Group Says It’s Ready To Put FOIA Expansion To Voters
The Michigan Legislature is moving closer to adopting a package that would place lawmakers and the governor under open records laws, but it’s not enough to stop a progressive group from going ahead with plans to launch a petition campaign.
The Senate Oversight Committee held its first hearing Tuesday on measures to expand open records laws with an eye toward a vote next week. The state House has a similar package teed up for floor votes.
Republican Senator Ed McBroom (R-Vulcan) is a leading sponsor who also chairs the Senate Oversight Committee. He said it’s shameful that Michigan ranks near the bottom of the country in laws that ensure people have access to public records.
“As long as we continue to deny them that access and as long as Michigan, in particular, is an outlier, we’re only going to allow suspicion to continue to rule and mistrust to grow,” he said.
McBroom and ranking Democrat Senator Jeremy Moss of Southfield both sponsored the bills. Moss said the bills are an initial step that can be expanded upon in the future.
The bills would place the governor’s office and the lieutenant governor’s office under the purview of the Freedom of Information Act, which currently covers state departments and local governments. They would also create a separate Legislative Open Records Act.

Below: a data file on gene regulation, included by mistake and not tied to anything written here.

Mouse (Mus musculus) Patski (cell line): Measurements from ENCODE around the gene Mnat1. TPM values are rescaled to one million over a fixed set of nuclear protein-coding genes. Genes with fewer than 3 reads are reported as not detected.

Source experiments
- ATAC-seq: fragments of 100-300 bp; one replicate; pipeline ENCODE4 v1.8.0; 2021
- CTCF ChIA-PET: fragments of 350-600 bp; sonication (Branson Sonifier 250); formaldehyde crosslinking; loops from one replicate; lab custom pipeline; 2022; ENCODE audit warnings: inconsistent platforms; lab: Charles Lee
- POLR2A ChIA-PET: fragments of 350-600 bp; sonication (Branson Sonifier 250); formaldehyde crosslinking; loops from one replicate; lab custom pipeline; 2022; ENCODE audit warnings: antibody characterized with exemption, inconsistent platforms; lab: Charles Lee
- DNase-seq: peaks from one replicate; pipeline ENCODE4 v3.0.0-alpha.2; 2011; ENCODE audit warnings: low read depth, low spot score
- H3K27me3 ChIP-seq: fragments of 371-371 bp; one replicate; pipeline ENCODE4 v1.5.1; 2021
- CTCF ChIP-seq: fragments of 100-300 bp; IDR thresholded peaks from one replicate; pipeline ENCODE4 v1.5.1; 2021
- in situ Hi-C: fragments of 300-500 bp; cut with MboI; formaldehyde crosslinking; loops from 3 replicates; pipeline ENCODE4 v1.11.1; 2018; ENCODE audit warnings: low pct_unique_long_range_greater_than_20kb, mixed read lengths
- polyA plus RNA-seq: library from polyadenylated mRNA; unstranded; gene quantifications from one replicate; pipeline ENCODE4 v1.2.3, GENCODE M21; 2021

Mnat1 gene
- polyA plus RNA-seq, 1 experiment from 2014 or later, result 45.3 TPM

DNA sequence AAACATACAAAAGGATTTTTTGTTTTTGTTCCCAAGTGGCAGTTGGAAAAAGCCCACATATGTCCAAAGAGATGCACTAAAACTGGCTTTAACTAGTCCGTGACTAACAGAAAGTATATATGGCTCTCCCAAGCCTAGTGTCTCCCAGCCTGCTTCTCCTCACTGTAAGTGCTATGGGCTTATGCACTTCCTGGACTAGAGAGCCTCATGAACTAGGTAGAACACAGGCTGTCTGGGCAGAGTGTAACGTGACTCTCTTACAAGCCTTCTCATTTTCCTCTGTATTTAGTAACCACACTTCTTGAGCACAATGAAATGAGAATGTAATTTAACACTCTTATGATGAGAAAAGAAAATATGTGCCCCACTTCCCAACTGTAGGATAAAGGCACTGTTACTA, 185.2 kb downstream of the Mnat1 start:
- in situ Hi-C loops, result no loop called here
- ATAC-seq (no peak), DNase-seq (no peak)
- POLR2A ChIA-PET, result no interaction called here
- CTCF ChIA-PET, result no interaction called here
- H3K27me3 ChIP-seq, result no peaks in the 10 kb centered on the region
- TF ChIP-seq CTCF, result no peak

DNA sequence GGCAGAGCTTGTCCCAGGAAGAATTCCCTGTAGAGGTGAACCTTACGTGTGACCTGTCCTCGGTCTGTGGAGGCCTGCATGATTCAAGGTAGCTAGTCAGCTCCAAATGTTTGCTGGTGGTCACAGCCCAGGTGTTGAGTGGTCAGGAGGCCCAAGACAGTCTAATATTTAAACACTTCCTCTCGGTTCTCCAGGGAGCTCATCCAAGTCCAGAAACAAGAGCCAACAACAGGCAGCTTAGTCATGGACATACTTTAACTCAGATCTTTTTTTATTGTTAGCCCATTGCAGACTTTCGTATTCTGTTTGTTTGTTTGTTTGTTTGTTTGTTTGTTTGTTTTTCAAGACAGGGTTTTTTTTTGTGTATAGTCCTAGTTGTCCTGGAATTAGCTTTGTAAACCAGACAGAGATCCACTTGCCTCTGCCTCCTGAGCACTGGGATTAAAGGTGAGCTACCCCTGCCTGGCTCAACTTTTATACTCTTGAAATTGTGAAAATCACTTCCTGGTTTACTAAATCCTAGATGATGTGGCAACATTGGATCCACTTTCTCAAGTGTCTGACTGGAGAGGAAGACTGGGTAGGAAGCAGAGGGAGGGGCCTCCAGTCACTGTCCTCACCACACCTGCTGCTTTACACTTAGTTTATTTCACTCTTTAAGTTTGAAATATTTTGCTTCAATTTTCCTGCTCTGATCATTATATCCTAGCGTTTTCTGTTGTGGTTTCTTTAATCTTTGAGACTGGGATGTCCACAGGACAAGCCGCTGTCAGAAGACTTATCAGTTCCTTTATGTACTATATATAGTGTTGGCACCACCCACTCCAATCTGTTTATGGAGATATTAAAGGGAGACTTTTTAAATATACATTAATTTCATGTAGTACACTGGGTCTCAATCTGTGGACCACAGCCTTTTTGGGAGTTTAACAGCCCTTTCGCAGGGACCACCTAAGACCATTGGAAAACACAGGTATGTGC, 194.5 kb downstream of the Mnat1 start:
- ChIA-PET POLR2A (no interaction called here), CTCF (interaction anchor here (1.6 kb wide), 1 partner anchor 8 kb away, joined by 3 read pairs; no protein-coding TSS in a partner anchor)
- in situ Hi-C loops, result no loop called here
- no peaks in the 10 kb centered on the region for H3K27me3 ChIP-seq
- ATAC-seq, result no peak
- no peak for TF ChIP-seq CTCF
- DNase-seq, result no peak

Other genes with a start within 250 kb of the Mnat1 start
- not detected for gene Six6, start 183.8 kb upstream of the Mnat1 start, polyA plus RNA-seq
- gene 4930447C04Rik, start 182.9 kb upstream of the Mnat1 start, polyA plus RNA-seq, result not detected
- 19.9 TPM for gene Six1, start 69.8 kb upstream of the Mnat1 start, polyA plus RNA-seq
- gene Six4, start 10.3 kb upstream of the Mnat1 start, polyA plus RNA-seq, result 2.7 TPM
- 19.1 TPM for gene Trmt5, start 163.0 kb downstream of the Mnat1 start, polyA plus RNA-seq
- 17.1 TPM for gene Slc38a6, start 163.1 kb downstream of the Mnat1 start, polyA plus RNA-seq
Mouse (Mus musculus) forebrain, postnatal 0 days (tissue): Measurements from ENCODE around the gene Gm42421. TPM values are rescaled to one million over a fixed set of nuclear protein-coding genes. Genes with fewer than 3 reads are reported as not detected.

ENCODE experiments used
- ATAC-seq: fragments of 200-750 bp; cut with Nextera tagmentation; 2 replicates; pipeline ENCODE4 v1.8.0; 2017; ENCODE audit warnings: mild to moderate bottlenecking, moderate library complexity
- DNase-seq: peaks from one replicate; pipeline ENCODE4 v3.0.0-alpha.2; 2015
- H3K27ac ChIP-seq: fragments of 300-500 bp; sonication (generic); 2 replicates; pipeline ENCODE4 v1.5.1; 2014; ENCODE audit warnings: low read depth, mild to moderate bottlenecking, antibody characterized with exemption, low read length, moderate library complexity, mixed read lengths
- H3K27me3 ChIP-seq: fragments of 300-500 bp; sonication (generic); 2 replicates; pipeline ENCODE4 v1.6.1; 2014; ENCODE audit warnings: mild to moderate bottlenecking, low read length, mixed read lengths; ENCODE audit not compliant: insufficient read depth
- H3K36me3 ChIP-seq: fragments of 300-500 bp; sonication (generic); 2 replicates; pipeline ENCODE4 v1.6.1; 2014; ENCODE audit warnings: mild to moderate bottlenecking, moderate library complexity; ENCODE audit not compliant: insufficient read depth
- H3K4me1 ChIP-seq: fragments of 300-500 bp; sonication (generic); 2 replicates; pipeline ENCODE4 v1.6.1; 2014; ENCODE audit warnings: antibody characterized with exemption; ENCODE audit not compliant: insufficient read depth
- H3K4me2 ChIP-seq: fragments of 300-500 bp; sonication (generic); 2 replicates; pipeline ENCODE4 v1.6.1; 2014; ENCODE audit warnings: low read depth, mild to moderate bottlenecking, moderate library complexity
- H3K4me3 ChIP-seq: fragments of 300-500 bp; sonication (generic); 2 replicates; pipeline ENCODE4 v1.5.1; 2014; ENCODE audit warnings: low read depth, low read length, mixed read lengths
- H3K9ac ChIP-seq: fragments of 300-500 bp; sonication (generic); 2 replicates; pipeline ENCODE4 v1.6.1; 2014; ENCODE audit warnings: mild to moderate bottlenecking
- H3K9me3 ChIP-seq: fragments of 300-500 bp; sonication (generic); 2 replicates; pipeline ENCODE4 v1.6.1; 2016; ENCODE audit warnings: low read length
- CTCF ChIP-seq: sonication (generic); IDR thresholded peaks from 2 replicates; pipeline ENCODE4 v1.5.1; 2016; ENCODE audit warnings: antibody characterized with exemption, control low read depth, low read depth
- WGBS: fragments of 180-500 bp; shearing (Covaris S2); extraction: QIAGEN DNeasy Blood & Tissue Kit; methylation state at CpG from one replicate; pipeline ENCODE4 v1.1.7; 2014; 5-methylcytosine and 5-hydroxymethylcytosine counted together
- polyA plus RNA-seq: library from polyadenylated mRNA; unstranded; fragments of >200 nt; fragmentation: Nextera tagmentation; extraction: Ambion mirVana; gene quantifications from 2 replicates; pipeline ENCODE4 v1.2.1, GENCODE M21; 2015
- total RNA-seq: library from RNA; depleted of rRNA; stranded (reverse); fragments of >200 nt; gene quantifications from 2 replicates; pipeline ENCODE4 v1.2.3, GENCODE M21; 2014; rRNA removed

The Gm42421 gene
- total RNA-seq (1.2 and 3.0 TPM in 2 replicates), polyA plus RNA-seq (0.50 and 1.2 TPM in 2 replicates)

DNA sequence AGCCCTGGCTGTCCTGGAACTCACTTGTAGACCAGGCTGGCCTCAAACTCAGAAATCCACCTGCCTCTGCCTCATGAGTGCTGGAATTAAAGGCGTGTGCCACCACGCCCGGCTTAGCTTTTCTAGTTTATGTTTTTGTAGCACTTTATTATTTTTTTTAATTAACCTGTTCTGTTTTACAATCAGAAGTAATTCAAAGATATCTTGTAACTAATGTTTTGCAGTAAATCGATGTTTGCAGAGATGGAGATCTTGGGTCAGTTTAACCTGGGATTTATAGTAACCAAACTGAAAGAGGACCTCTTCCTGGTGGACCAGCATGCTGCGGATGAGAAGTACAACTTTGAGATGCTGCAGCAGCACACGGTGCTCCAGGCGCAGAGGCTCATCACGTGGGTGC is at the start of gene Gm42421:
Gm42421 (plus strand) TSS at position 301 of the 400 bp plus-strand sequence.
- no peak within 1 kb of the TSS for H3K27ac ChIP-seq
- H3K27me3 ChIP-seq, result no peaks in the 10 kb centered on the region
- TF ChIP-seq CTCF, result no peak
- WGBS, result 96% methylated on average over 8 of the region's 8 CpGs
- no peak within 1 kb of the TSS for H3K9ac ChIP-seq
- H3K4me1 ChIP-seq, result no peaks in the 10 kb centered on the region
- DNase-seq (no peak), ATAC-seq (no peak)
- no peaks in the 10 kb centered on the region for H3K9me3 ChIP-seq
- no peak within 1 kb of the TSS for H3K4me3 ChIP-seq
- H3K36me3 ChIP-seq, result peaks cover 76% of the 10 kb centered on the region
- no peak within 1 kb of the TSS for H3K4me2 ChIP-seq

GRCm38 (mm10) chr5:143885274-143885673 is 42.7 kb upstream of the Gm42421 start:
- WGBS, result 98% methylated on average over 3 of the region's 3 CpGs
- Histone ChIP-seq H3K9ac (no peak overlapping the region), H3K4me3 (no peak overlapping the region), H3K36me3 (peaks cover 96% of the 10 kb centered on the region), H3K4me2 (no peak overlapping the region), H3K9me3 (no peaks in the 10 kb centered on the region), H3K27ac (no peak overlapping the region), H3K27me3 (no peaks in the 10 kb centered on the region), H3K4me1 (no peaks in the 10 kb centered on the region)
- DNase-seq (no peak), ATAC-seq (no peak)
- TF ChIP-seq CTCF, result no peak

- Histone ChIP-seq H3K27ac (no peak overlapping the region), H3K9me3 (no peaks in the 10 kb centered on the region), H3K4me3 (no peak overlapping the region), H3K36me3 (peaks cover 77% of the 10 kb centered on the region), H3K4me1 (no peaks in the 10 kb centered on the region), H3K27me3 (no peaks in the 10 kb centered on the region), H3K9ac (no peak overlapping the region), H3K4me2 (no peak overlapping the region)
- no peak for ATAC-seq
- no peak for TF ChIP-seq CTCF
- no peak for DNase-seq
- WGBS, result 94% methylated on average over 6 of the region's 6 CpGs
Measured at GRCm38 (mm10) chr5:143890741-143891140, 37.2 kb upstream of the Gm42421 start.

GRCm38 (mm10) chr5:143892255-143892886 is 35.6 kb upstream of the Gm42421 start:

But the group Progress Michigan is going ahead with its own plans, declaring the Legislature's efforts too little, too late.
Progress Michigan Executive Director Lonnie Scott said he’s seen similar efforts fall short too many times.
“Every year is like Lucy with the football, where the Legislature says 'we’re gonna get it done, we’re gonna get it done, we’re gonna get it done,'” he said, “and then it goes and dies in the Senate, or the bills are so carved out that this isn’t real transparency anyways.”
Scott says a key element missing from the House and Senate bills is access to official calendars so voters can know who is meeting with elected officials.
If Progress Michigan gets enough signatures, the Legislature will get a chance to adopt the initiative on its own, or allow it to go on the ballot next year. The Legislature would also have the option to put a competing version on the ballot.